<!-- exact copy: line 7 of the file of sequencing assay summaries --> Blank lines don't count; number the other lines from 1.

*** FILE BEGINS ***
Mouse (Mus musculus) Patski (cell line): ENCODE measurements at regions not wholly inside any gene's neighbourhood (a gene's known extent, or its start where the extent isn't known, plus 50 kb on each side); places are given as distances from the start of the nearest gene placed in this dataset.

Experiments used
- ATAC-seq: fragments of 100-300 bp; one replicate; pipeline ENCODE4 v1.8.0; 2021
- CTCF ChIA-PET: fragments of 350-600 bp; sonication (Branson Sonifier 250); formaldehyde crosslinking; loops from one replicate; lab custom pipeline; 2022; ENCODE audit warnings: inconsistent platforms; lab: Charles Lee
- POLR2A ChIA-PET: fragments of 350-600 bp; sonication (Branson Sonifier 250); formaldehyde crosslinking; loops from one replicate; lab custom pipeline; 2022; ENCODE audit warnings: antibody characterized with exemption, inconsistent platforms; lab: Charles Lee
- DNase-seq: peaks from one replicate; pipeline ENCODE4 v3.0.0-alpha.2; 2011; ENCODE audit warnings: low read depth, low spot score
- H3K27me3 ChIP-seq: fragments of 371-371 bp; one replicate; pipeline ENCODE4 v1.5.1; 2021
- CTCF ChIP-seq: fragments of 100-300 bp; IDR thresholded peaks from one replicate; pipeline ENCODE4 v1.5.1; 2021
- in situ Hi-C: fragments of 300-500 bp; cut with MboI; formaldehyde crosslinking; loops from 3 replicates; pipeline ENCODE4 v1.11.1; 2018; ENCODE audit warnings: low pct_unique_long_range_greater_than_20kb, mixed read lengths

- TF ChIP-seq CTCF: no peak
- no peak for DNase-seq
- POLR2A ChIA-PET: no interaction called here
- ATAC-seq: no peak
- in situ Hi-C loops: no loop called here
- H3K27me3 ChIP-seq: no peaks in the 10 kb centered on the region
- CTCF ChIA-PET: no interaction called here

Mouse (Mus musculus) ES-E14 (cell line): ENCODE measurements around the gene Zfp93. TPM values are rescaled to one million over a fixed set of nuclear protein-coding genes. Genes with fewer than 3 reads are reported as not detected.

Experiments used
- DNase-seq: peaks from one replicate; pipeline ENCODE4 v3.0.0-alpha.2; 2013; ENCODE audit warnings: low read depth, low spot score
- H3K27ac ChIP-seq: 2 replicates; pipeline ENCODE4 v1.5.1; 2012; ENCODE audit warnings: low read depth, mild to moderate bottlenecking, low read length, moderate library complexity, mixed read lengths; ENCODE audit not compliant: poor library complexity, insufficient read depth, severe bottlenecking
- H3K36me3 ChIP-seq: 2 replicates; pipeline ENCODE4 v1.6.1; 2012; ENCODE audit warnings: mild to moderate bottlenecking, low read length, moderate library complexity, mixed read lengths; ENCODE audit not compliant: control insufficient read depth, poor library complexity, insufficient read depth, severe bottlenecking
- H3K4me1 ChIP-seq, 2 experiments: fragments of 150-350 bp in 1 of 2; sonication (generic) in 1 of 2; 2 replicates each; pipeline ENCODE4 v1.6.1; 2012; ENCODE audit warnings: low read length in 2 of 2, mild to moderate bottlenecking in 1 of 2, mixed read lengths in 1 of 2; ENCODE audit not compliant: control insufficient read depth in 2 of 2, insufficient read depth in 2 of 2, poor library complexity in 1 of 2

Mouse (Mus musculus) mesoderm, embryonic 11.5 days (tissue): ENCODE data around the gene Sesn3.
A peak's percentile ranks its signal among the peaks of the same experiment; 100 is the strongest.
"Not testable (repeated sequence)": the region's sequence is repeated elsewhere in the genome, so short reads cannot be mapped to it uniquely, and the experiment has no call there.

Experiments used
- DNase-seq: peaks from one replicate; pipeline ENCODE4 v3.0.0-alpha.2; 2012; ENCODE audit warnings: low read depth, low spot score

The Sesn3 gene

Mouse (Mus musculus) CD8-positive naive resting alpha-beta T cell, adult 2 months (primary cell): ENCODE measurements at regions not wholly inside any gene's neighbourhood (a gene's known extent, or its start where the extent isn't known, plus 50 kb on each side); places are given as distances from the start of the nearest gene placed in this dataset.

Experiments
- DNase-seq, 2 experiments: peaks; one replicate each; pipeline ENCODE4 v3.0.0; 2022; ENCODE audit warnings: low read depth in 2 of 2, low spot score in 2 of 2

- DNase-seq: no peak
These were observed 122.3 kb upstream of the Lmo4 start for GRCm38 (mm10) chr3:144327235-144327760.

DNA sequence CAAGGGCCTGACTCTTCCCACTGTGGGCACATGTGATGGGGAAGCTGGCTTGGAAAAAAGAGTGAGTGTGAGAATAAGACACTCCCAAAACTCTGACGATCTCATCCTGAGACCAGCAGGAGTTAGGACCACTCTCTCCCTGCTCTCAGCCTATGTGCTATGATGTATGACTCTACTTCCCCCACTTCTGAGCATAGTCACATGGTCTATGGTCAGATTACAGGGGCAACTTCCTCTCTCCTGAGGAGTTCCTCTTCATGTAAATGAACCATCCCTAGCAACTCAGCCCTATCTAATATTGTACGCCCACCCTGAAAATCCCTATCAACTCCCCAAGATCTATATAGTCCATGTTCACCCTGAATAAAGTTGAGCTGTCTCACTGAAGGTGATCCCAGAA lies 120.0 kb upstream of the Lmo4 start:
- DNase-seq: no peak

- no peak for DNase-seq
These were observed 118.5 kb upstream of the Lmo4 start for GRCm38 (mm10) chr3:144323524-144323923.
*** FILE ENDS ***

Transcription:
- H3K27me3 ChIP-seq: fragments of 371-371 bp; one replicate; pipeline ENCODE4 v1.5.1; 2021